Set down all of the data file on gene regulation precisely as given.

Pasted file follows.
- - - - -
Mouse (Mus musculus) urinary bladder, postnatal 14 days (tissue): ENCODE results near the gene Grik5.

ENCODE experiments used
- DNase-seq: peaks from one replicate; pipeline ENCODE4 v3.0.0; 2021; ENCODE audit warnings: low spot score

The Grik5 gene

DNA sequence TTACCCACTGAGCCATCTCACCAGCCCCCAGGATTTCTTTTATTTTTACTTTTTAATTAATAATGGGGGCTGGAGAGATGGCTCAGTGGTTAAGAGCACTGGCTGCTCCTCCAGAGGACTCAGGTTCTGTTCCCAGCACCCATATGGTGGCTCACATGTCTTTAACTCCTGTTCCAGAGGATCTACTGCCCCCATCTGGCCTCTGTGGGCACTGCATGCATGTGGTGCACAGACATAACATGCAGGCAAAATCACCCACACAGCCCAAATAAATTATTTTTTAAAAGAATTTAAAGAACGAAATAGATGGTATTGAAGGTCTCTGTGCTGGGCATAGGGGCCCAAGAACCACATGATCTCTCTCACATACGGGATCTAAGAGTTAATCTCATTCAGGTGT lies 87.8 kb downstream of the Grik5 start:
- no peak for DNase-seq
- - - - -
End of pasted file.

Mouse (Mus musculus) urinary bladder, postnatal 14 days (tissue): ENCODE results near the gene Grik5.

ENCODE experiments used
- DNase-seq: peaks from one replicate; pipeline ENCODE4 v3.0.0; 2021; ENCODE audit warnings: low spot score

The Grik5 gene

DNA sequence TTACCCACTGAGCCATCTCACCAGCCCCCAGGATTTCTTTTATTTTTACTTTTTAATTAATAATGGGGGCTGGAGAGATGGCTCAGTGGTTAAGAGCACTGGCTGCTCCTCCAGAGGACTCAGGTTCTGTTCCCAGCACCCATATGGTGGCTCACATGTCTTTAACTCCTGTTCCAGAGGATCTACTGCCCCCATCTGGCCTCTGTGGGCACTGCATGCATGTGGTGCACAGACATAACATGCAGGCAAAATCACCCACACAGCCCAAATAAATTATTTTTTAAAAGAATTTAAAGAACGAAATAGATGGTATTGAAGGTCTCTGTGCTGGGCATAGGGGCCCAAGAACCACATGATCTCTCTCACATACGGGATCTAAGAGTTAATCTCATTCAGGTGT lies 87.8 kb downstream of the Grik5 start:
- no peak for DNase-seq